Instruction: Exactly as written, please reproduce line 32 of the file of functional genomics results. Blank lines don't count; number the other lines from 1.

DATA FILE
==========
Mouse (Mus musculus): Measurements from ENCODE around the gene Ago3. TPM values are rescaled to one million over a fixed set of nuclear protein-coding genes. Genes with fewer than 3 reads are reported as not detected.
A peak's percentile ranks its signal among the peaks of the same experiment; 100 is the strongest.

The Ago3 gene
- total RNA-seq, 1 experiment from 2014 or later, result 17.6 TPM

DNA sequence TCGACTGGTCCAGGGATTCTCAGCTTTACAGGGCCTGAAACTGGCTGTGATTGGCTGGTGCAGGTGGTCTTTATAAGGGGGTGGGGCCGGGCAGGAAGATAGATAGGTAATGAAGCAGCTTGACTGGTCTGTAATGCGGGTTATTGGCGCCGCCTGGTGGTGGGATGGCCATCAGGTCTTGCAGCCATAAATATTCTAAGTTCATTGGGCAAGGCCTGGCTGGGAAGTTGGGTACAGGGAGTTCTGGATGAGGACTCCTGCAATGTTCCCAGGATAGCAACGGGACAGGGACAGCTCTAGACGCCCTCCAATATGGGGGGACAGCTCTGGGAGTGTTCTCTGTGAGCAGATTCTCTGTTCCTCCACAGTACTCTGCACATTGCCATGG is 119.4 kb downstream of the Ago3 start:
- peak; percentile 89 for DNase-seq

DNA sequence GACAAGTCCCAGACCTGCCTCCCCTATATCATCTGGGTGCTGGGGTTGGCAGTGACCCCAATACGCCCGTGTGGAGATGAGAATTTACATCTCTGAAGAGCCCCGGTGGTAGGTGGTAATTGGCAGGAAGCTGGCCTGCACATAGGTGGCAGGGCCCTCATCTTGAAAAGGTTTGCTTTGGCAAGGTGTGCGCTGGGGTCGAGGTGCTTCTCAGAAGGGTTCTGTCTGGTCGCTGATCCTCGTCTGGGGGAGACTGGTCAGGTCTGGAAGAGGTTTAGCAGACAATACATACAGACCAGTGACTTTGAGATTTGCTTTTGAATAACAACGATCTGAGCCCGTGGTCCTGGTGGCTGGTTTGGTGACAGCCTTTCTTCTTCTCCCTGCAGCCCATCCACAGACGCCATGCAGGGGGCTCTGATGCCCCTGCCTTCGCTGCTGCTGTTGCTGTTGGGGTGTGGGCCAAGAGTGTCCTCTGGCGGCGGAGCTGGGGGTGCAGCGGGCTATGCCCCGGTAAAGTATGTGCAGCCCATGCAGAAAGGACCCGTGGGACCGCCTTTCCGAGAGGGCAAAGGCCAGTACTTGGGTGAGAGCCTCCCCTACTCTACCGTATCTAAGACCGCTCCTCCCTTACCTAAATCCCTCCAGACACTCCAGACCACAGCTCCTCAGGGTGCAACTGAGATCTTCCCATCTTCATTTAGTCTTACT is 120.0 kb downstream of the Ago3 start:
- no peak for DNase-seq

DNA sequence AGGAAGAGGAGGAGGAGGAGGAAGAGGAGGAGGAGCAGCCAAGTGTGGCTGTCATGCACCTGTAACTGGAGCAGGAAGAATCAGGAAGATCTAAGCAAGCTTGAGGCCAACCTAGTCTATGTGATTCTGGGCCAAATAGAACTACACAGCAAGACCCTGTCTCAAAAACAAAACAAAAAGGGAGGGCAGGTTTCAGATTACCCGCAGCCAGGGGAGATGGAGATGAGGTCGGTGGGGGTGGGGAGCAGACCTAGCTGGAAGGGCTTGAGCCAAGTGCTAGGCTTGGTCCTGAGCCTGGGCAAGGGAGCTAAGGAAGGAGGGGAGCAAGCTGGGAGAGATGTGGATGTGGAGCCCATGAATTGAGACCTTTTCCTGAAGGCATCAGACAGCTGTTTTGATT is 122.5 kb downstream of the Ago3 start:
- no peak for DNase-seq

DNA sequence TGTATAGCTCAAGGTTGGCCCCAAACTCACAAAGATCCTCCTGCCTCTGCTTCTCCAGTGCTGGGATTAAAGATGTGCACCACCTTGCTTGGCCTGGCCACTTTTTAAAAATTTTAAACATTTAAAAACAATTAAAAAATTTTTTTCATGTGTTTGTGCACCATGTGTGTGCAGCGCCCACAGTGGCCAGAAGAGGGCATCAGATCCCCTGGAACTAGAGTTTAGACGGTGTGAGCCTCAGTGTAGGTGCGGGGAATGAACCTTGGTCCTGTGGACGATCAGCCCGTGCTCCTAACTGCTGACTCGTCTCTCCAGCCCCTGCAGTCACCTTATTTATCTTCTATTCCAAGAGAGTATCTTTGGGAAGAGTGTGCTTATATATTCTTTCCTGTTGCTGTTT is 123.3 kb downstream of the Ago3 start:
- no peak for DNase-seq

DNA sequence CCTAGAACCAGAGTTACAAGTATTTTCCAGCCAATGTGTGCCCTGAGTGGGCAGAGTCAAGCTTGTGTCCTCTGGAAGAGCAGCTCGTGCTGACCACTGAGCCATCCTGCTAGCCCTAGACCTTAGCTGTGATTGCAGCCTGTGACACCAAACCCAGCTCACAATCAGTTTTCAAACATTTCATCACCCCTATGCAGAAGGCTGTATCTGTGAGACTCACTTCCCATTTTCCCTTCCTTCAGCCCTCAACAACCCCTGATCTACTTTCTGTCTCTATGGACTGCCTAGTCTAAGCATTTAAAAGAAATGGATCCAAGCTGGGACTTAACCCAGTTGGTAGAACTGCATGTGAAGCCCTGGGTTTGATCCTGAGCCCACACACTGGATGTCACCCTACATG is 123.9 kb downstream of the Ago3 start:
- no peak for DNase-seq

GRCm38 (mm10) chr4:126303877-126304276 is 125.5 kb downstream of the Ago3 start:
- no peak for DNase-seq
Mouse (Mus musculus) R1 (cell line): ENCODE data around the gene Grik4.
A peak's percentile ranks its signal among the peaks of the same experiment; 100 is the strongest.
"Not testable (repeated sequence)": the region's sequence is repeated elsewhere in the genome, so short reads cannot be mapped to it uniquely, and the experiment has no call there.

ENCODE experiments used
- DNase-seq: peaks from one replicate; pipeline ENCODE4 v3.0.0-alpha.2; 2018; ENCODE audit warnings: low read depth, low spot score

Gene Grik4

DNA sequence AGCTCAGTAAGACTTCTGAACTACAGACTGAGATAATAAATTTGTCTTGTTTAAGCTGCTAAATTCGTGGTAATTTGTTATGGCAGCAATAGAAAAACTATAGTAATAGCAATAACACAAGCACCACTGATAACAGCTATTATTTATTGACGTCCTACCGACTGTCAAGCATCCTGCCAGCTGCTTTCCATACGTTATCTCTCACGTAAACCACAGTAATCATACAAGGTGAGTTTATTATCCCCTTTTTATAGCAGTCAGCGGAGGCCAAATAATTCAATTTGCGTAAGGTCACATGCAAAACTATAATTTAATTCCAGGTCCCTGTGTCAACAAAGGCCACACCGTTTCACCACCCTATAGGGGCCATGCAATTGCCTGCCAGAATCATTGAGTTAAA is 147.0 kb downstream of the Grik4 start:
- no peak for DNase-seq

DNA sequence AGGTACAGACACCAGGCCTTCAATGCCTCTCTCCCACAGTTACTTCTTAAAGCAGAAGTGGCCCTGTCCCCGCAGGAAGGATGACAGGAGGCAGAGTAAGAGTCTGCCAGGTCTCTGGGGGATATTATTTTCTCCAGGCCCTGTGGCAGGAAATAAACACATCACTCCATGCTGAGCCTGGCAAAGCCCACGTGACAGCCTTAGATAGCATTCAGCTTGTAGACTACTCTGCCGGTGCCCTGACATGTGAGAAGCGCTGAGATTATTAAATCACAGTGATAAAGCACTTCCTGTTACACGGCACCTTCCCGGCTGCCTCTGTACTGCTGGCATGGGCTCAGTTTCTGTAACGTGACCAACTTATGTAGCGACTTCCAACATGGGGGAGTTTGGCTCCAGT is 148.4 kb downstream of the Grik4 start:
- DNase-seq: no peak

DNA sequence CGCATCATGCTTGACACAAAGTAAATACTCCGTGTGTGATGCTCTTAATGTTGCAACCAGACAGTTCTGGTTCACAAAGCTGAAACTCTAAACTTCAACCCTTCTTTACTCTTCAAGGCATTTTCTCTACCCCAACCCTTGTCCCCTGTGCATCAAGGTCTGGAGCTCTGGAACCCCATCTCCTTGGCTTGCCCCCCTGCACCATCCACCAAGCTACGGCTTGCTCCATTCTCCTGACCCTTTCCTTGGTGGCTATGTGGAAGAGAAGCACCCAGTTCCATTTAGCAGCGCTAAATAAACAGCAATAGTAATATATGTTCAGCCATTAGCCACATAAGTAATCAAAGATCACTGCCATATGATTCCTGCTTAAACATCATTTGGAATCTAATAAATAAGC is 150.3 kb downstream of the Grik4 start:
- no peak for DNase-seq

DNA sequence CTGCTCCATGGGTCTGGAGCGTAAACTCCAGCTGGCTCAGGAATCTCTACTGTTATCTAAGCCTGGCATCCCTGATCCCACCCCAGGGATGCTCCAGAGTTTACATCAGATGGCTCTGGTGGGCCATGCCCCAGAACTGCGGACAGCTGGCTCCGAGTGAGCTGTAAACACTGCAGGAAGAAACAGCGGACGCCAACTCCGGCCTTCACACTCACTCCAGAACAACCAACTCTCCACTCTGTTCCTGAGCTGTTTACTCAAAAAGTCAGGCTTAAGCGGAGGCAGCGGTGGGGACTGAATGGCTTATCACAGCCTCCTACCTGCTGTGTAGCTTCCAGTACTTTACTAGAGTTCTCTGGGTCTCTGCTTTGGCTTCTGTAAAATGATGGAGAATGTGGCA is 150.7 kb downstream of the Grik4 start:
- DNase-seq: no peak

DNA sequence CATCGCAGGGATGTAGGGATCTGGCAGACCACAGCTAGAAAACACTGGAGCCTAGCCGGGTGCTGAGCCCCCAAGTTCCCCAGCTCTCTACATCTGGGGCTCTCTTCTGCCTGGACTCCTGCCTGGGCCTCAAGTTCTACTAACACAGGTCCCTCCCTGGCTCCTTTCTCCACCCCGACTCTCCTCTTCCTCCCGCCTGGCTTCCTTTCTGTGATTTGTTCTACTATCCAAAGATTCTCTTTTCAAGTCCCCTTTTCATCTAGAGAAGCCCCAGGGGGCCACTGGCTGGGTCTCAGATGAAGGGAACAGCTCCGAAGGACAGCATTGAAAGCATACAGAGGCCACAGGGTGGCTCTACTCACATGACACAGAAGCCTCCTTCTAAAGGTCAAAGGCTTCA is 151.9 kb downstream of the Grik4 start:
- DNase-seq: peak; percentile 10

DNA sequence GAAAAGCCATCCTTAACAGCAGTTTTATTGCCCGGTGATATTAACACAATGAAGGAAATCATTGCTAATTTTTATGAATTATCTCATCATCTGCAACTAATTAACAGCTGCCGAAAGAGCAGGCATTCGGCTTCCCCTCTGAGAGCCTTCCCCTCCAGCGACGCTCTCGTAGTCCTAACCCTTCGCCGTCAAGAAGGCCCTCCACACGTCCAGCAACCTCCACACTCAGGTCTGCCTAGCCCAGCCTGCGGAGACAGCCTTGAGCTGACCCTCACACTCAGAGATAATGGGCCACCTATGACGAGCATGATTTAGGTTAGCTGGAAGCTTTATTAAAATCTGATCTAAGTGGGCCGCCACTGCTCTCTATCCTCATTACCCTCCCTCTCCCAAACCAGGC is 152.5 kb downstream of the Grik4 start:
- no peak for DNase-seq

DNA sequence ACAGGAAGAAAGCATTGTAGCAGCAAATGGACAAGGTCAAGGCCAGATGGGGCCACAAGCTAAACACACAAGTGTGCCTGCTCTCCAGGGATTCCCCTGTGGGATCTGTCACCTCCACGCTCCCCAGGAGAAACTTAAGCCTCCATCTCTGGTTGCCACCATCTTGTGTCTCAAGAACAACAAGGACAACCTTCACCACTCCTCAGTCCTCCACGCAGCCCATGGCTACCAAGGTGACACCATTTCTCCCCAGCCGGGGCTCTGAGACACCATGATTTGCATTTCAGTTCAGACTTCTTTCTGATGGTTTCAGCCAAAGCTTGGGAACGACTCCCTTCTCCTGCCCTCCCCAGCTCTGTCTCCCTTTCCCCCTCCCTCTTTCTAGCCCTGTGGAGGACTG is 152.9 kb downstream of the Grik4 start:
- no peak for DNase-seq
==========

- DNase-seq: peak; percentile 10